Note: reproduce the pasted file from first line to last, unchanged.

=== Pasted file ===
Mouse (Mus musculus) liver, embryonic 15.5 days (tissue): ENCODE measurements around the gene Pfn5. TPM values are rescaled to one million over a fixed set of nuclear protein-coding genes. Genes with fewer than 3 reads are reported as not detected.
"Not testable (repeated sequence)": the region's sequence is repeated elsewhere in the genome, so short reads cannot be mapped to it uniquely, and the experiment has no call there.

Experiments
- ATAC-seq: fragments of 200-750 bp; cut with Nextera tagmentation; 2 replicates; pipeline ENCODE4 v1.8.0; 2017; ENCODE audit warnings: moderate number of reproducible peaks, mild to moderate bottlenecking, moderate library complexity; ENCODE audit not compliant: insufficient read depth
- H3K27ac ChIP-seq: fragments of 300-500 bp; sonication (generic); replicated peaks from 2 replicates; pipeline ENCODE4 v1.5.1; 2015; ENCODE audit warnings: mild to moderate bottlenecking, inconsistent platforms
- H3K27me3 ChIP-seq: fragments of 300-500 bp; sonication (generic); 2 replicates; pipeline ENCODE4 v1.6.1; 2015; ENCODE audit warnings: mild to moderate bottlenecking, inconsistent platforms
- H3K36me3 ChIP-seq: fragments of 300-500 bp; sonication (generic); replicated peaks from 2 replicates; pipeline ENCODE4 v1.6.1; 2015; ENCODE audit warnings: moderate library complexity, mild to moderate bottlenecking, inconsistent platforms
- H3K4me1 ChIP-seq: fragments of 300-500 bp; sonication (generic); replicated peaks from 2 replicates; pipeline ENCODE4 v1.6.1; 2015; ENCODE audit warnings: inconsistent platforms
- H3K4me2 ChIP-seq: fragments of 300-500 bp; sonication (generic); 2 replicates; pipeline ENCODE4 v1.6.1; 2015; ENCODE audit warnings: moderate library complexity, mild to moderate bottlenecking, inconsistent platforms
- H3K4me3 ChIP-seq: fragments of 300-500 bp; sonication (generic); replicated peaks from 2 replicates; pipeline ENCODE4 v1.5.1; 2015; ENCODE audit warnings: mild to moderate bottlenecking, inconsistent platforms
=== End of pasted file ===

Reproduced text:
Mouse (Mus musculus) liver, embryonic 15.5 days (tissue): ENCODE measurements around the gene Pfn5. TPM values are rescaled to one million over a fixed set of nuclear protein-coding genes. Genes with fewer than 3 reads are reported as not detected.
"Not testable (repeated sequence)": the region's sequence is repeated elsewhere in the genome, so short reads cannot be mapped to it uniquely, and the experiment has no call there.

Experiments
- ATAC-seq: fragments of 200-750 bp; cut with Nextera tagmentation; 2 replicates; pipeline ENCODE4 v1.8.0; 2017; ENCODE audit warnings: moderate number of reproducible peaks, mild to moderate bottlenecking, moderate library complexity; ENCODE audit not compliant: insufficient read depth
- H3K27ac ChIP-seq: fragments of 300-500 bp; sonication (generic); replicated peaks from 2 replicates; pipeline ENCODE4 v1.5.1; 2015; ENCODE audit warnings: mild to moderate bottlenecking, inconsistent platforms
- H3K27me3 ChIP-seq: fragments of 300-500 bp; sonication (generic); 2 replicates; pipeline ENCODE4 v1.6.1; 2015; ENCODE audit warnings: mild to moderate bottlenecking, inconsistent platforms
- H3K36me3 ChIP-seq: fragments of 300-500 bp; sonication (generic); replicated peaks from 2 replicates; pipeline ENCODE4 v1.6.1; 2015; ENCODE audit warnings: moderate library complexity, mild to moderate bottlenecking, inconsistent platforms
- H3K4me1 ChIP-seq: fragments of 300-500 bp; sonication (generic); replicated peaks from 2 replicates; pipeline ENCODE4 v1.6.1; 2015; ENCODE audit warnings: inconsistent platforms
- H3K4me2 ChIP-seq: fragments of 300-500 bp; sonication (generic); 2 replicates; pipeline ENCODE4 v1.6.1; 2015; ENCODE audit warnings: moderate library complexity, mild to moderate bottlenecking, inconsistent platforms
- H3K4me3 ChIP-seq: fragments of 300-500 bp; sonication (generic); replicated peaks from 2 replicates; pipeline ENCODE4 v1.5.1; 2015; ENCODE audit warnings: mild to moderate bottlenecking, inconsistent platforms